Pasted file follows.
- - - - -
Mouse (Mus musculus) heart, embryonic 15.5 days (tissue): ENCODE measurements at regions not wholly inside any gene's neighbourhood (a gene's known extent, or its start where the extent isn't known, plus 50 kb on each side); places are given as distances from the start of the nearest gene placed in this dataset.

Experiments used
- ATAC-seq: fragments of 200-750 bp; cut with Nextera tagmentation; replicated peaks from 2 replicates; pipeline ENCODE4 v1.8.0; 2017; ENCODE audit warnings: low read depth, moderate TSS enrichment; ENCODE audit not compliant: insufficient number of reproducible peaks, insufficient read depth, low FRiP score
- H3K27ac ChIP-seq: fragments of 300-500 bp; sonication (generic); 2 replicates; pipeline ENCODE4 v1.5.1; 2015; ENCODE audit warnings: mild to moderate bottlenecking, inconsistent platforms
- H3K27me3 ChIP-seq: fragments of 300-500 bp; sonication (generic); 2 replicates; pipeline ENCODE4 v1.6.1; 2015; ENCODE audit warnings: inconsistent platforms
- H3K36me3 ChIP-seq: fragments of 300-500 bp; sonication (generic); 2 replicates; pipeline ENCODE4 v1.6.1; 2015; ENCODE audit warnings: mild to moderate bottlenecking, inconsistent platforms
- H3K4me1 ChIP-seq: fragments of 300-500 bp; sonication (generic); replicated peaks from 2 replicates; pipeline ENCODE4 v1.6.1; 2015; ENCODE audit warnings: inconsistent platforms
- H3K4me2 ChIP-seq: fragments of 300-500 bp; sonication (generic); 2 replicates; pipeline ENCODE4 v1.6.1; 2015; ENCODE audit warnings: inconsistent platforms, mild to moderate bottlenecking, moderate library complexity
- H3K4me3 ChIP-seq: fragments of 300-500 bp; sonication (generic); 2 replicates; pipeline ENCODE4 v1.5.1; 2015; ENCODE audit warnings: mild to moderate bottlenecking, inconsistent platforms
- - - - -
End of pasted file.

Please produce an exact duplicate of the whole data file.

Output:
Mouse (Mus musculus) heart, embryonic 15.5 days (tissue): ENCODE measurements at regions not wholly inside any gene's neighbourhood (a gene's known extent, or its start where the extent isn't known, plus 50 kb on each side); places are given as distances from the start of the nearest gene placed in this dataset.

Experiments used
- ATAC-seq: fragments of 200-750 bp; cut with Nextera tagmentation; replicated peaks from 2 replicates; pipeline ENCODE4 v1.8.0; 2017; ENCODE audit warnings: low read depth, moderate TSS enrichment; ENCODE audit not compliant: insufficient number of reproducible peaks, insufficient read depth, low FRiP score
- H3K27ac ChIP-seq: fragments of 300-500 bp; sonication (generic); 2 replicates; pipeline ENCODE4 v1.5.1; 2015; ENCODE audit warnings: mild to moderate bottlenecking, inconsistent platforms
- H3K27me3 ChIP-seq: fragments of 300-500 bp; sonication (generic); 2 replicates; pipeline ENCODE4 v1.6.1; 2015; ENCODE audit warnings: inconsistent platforms
- H3K36me3 ChIP-seq: fragments of 300-500 bp; sonication (generic); 2 replicates; pipeline ENCODE4 v1.6.1; 2015; ENCODE audit warnings: mild to moderate bottlenecking, inconsistent platforms
- H3K4me1 ChIP-seq: fragments of 300-500 bp; sonication (generic); replicated peaks from 2 replicates; pipeline ENCODE4 v1.6.1; 2015; ENCODE audit warnings: inconsistent platforms
- H3K4me2 ChIP-seq: fragments of 300-500 bp; sonication (generic); 2 replicates; pipeline ENCODE4 v1.6.1; 2015; ENCODE audit warnings: inconsistent platforms, mild to moderate bottlenecking, moderate library complexity
- H3K4me3 ChIP-seq: fragments of 300-500 bp; sonication (generic); 2 replicates; pipeline ENCODE4 v1.5.1; 2015; ENCODE audit warnings: mild to moderate bottlenecking, inconsistent platforms